Not everyone has a gym membership or trains to achieve specific goals, yet we all experience movement on a daily basis. The least active people in the world are likely to wash, sit down and get up, eat and drink, get in and out of bed regularly, and even when it comes to these simple tasks of life, it quickly jumps to the eye that some do it better.

Health Posture PART 2: Longevity and Performance

Health Posture PART 2: Longevity and Performance

Far too often we see athletes training to build strength and fitness, but failing to draw the link between posture and performance.  Endless hours of lifting heavy weights and performing high volume repetitive repetition will never deliver the optimal results if the technique is compromised by posture. 

Health Posture PART 1: Gymnastics Bridge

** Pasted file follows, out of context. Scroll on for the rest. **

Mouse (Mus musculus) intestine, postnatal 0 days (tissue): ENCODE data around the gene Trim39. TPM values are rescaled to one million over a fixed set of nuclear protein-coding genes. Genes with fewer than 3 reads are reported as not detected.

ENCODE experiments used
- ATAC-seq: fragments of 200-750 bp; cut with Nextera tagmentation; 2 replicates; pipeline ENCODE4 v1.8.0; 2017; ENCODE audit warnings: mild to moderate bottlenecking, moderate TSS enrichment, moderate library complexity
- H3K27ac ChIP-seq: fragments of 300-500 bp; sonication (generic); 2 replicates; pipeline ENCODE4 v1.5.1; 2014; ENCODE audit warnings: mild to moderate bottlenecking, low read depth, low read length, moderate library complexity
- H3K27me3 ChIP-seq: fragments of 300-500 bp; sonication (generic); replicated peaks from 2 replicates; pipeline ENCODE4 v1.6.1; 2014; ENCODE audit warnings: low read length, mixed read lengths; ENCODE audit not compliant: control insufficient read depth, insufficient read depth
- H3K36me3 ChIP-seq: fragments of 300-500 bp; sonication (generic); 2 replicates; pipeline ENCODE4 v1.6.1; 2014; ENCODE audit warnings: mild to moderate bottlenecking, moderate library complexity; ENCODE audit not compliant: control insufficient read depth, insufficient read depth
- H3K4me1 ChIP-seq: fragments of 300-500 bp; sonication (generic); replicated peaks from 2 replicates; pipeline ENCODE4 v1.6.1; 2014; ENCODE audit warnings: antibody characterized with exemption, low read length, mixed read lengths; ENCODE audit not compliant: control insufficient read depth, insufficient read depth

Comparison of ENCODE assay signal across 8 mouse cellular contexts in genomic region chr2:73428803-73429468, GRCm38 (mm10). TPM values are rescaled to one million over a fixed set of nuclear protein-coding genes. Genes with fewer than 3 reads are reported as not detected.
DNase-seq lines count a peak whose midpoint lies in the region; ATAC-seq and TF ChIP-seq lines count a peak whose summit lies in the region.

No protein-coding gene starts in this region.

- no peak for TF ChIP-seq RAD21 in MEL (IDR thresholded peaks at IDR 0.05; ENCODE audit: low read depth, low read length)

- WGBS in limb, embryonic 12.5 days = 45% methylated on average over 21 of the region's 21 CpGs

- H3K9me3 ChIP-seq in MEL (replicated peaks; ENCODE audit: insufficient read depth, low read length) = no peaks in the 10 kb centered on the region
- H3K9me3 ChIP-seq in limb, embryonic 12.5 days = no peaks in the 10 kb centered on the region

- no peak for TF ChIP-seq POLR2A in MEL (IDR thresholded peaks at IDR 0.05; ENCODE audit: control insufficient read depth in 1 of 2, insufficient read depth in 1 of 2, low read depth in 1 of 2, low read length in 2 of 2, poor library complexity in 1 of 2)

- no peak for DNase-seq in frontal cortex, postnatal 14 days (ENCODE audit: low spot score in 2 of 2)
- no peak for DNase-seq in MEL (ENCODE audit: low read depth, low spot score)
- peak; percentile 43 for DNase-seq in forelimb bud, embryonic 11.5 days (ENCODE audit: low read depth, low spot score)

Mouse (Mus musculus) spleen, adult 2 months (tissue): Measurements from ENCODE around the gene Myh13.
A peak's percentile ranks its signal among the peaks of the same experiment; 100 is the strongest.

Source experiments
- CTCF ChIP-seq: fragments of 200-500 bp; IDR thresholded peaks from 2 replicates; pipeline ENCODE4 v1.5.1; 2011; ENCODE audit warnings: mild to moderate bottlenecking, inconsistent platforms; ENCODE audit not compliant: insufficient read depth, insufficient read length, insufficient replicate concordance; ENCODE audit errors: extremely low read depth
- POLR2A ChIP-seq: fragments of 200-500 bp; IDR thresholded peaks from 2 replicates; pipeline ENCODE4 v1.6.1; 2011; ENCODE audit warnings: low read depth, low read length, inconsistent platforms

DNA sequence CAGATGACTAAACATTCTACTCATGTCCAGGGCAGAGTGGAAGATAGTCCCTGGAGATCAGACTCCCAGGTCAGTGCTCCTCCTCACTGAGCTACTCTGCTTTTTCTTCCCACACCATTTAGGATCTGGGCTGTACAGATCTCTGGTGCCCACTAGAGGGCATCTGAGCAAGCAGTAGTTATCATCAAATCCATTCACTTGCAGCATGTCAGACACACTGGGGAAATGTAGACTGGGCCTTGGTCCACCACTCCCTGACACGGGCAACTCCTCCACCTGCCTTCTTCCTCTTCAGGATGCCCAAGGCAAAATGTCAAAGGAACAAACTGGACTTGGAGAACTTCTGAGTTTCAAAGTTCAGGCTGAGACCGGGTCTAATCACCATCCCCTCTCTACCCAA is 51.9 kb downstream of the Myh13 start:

Health Posture PART 1: Gymnastics Bridge

“Movement Is life”… “No movement? No life!”  

Your spine has roughly 50 joints that allow you to move in complex ways. Unfortunately, due to a sedentary lifestyle and lack of movement complexity, most of us have lost full control of our backbone. A healthy spine is a mobile spine, how often do you move yours?

Team Sustain: Sport of Fitness: MAX Weights Method - Part 4

Team Sustain: Sport of Fitness: MAX Weights Method - Part 4

In the 5/3/2/1 method, we start with loads just under 5RM and attempt to add 2-3% more weight every set, performing 1 fewer repetitions every set until you achieve a new 1RM. This progression has the advantage of teaching the skill of expressing your true maximum in a 4-week block.  We cannot go from a block of performing 3-5reps per set (MAX Weight PART 3) and expect to perform well in a 1RM until we have allowed the body to recruit higher-threshold fibres.  Therefore, we will slowly increase the percentages of each set from week-to-week with the aim of increasing your 1RMs by 2-3% in 5 weeks from now.